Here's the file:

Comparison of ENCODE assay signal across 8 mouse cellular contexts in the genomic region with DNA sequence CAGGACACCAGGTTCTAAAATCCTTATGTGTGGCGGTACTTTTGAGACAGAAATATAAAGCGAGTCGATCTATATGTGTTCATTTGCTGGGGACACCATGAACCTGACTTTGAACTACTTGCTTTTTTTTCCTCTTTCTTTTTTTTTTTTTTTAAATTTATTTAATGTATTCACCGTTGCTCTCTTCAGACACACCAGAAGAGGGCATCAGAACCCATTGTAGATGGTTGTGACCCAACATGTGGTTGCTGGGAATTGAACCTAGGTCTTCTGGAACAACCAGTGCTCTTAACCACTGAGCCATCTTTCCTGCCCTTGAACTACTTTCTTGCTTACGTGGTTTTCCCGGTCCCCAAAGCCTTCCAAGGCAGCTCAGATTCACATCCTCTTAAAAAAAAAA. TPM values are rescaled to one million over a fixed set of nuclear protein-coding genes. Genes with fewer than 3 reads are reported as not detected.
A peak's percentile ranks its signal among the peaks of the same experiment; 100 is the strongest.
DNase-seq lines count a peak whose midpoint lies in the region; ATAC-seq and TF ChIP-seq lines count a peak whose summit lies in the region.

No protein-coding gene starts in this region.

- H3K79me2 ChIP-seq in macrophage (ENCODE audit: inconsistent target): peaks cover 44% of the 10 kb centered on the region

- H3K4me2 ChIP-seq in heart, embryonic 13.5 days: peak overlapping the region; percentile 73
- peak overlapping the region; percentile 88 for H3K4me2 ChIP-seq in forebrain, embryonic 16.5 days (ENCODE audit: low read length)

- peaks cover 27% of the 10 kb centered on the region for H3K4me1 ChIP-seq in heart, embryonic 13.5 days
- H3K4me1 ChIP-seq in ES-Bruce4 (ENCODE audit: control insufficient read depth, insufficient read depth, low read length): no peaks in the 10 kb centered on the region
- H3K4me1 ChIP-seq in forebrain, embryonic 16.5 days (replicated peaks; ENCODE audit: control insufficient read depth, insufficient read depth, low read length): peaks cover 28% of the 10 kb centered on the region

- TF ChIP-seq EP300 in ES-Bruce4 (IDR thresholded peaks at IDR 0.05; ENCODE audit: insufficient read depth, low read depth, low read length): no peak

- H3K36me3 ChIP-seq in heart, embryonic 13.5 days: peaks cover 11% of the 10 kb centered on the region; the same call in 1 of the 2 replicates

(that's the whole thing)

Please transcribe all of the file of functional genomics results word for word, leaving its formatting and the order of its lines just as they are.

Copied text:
Comparison of ENCODE assay signal across 8 mouse cellular contexts in the genomic region with DNA sequence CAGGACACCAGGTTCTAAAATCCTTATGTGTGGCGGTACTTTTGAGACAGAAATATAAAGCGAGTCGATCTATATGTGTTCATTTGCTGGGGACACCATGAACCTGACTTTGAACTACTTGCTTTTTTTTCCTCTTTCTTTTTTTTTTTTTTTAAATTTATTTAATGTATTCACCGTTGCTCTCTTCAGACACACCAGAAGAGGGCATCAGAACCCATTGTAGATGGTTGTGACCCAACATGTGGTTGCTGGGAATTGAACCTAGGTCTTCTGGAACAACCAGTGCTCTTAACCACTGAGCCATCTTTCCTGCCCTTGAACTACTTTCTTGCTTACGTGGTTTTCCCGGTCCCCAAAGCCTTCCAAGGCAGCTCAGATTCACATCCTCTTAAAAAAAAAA. TPM values are rescaled to one million over a fixed set of nuclear protein-coding genes. Genes with fewer than 3 reads are reported as not detected.
A peak's percentile ranks its signal among the peaks of the same experiment; 100 is the strongest.
DNase-seq lines count a peak whose midpoint lies in the region; ATAC-seq and TF ChIP-seq lines count a peak whose summit lies in the region.

No protein-coding gene starts in this region.

- H3K79me2 ChIP-seq in macrophage (ENCODE audit: inconsistent target): peaks cover 44% of the 10 kb centered on the region

- H3K4me2 ChIP-seq in heart, embryonic 13.5 days: peak overlapping the region; percentile 73
- peak overlapping the region; percentile 88 for H3K4me2 ChIP-seq in forebrain, embryonic 16.5 days (ENCODE audit: low read length)

- peaks cover 27% of the 10 kb centered on the region for H3K4me1 ChIP-seq in heart, embryonic 13.5 days
- H3K4me1 ChIP-seq in ES-Bruce4 (ENCODE audit: control insufficient read depth, insufficient read depth, low read length): no peaks in the 10 kb centered on the region
- H3K4me1 ChIP-seq in forebrain, embryonic 16.5 days (replicated peaks; ENCODE audit: control insufficient read depth, insufficient read depth, low read length): peaks cover 28% of the 10 kb centered on the region

- TF ChIP-seq EP300 in ES-Bruce4 (IDR thresholded peaks at IDR 0.05; ENCODE audit: insufficient read depth, low read depth, low read length): no peak

- H3K36me3 ChIP-seq in heart, embryonic 13.5 days: peaks cover 11% of the 10 kb centered on the region; the same call in 1 of the 2 replicates